The beginning of works or activities without an EID may be sanctioned with fines, closure and even the demolition or dismantling of the works performed without authorisation. In the province of Buenos Aires, penalties for works or activities started without a corresponding EID include:
Suspension of the works or activities.
Fines ranging from ARS1,000 to ARS1,000,000.
Permits and regulator
At a federal level there are specific regulations applicable to hazardous waste (Law 24,051), industrial waste (Law 25,612) and residential waste (Law 25,916). Provinces usually have specific rules for the management of hazardous, pathogenic and household waste. Usually, for the generation of hazardous and pathogenic waste, authorisation from the enforcement authority is required, as well as control of its management until final disposal.
Lack of authorisation for the generation of hazardous or pathogenic waste is usually an infringement of the applicable local regulations.
The hazardous waste operators must register with the enforcement authority and keep record of the waste treated and sent to final disposal.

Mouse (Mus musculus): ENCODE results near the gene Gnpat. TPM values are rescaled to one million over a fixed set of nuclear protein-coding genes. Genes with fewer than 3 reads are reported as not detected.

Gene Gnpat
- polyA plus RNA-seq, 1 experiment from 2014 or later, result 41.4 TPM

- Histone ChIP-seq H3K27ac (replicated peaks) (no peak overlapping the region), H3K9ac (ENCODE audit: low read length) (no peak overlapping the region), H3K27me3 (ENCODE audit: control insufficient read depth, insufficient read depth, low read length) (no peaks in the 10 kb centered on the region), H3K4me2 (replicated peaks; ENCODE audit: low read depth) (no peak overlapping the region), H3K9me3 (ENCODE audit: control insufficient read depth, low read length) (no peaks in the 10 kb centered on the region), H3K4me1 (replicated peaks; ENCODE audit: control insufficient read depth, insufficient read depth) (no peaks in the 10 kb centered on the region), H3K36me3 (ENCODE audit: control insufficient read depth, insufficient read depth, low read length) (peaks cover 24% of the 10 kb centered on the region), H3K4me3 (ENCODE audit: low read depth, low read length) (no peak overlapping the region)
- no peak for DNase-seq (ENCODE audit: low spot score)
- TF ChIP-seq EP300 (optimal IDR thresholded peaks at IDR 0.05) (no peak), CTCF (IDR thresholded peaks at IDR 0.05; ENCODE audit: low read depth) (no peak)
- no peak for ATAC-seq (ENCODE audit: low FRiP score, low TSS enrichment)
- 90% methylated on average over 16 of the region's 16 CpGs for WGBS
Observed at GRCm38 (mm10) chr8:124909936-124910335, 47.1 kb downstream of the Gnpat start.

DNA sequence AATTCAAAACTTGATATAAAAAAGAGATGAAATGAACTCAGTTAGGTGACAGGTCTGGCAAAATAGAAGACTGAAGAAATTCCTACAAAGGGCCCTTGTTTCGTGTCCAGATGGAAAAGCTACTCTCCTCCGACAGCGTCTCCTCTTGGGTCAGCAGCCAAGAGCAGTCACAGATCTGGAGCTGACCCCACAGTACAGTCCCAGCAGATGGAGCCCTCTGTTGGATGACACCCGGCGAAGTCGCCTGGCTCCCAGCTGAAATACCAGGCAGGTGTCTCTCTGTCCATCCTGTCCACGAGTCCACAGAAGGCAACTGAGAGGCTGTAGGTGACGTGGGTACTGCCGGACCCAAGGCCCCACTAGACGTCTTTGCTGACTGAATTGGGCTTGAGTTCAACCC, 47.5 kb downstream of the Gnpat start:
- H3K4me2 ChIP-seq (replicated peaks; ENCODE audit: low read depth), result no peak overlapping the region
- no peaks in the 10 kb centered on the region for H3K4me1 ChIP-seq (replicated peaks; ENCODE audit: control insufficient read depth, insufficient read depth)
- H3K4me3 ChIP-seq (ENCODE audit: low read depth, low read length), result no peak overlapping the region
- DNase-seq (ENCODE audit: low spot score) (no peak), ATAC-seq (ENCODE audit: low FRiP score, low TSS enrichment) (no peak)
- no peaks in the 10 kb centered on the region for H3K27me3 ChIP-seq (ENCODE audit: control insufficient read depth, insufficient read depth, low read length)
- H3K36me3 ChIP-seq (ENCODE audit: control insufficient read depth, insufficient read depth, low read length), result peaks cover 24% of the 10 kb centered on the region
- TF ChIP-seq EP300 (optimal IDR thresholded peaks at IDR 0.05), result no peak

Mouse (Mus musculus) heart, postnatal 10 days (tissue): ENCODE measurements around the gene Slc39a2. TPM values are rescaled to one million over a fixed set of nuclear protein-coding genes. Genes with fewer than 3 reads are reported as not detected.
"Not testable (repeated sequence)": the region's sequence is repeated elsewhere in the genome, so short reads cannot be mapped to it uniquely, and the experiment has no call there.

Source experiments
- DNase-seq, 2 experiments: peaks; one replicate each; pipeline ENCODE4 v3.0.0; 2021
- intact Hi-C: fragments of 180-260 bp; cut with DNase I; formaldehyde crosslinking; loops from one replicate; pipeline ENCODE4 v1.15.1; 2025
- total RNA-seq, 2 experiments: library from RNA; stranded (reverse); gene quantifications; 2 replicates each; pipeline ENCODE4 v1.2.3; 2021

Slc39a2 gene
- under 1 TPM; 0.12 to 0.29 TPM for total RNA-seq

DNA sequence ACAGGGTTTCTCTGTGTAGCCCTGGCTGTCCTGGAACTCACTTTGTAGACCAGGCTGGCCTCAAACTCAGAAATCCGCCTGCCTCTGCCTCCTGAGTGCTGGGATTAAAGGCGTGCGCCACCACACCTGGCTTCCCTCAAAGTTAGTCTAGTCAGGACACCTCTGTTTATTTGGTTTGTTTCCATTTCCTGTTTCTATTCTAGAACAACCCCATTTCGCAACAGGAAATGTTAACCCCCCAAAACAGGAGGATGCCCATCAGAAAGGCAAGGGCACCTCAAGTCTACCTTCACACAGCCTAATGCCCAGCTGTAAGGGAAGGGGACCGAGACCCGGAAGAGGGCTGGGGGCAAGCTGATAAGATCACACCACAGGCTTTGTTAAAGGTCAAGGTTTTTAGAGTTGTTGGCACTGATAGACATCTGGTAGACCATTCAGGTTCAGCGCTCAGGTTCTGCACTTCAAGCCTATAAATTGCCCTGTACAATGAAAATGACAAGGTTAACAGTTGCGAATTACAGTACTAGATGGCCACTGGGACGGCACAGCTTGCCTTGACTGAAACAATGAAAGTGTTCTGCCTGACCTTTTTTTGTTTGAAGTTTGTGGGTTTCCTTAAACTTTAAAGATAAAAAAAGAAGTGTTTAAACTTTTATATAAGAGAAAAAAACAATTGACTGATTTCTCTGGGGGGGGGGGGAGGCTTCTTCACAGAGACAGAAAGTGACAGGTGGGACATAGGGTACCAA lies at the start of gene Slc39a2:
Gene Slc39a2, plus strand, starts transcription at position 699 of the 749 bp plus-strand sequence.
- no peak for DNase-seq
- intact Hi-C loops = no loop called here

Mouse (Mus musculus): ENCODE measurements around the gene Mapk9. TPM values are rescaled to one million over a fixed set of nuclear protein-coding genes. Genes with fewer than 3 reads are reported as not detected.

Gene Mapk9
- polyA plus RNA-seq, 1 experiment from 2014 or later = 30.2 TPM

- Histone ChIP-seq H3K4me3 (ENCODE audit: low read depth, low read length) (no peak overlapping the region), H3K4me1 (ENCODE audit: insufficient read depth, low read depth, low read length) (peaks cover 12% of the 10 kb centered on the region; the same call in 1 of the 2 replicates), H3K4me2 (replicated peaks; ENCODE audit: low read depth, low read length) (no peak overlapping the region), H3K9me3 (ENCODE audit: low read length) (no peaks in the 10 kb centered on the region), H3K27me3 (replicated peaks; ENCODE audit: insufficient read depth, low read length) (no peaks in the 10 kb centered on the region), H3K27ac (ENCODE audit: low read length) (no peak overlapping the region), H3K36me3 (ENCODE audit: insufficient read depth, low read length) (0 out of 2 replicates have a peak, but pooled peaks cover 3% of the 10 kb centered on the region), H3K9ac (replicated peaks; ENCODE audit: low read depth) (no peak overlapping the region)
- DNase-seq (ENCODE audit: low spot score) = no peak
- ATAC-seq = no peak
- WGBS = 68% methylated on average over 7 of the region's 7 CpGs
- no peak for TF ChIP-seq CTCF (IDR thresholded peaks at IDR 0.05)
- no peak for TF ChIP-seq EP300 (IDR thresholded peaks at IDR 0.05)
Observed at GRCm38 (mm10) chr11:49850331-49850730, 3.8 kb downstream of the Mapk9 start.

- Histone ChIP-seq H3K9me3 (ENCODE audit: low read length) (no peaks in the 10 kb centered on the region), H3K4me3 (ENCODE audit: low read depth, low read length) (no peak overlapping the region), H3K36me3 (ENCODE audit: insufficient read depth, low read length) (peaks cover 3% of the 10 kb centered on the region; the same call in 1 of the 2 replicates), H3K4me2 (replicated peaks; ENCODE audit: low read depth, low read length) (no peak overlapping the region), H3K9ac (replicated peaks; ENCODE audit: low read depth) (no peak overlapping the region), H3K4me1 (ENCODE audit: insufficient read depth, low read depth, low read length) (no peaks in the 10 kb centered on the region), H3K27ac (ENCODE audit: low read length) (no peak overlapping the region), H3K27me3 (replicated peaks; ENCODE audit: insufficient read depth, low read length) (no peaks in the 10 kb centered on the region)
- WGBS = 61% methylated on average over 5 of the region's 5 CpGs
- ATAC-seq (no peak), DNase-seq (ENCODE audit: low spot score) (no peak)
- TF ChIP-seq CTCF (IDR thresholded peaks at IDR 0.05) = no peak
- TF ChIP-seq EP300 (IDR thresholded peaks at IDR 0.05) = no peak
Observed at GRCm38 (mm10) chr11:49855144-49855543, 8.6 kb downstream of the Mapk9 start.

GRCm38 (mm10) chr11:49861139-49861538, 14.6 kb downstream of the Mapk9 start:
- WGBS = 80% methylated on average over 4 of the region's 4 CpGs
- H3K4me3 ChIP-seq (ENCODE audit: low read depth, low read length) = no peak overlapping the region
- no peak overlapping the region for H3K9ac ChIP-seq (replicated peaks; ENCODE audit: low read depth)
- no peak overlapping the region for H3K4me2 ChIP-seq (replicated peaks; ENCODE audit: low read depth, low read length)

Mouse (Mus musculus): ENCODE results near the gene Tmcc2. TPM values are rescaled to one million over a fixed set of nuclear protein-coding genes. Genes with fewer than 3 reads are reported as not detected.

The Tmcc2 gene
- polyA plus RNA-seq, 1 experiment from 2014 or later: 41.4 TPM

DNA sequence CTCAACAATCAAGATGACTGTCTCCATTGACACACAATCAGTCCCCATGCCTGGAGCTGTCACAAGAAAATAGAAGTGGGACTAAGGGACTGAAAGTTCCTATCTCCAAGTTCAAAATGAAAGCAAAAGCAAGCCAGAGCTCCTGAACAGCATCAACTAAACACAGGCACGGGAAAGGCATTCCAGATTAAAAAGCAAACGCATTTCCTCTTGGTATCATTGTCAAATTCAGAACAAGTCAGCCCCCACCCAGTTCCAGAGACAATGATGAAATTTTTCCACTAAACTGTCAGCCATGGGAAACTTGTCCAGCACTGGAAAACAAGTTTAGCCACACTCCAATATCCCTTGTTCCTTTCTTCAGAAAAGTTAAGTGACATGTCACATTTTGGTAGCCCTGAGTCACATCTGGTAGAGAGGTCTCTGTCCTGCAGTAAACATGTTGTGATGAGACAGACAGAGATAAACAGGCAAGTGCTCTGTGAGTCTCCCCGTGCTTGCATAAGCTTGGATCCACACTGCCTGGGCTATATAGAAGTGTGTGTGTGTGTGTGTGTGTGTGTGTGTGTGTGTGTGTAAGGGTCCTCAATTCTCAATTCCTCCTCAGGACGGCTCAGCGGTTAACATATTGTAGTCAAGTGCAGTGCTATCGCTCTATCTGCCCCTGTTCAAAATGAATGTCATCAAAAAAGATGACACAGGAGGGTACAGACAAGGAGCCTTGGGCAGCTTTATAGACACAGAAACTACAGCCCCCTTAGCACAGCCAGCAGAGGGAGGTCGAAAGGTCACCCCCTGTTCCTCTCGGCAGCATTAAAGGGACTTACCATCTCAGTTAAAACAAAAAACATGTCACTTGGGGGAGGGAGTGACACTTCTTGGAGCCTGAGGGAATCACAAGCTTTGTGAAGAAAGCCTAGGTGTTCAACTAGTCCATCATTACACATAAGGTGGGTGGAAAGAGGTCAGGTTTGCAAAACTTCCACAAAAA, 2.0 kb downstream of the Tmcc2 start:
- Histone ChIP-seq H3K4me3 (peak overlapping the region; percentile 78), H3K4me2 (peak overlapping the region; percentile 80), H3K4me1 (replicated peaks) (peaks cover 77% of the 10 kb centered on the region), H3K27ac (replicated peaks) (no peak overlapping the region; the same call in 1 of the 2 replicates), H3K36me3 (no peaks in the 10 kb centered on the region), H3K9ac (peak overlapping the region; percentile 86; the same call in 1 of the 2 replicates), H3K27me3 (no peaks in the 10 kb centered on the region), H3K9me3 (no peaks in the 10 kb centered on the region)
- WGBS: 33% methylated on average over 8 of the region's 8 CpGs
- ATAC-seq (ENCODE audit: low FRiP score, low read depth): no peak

Special rules for certain waste
Depending on the province, there may be specific regulations for hazardous waste as well as industrial, household and pathogenic waste. In addition, regulations on electronic waste (waste electrical and electronic equipment) (WEEE) are beginning to appear (for example in the province of Buenos Aires), and at federal level there are several bills on WEEE under consideration.
In general, the sanctions are fines or closure of the facilities. In addition, if the inappropriate management of hazardous waste may have caused damage to third parties or the environment, the perpetrator could be civilly and criminally liable. For example under Law 24,051, administrative fines of up to ARS500,000 can be ordered. In the event of the death of an individual due to water pollution, polluters are liable to imprisonment of between ten and 25 years.
The first limitations on the use of asbestos in Argentina began in 1979 with the enactment of the implementing Decree of Law 19,587 on Industrial Hygiene and Safety. More than twenty years later Resolutions No.845/00 and No.823/01 of the Federal Ministry of Health finally prohibited the use of asbestos.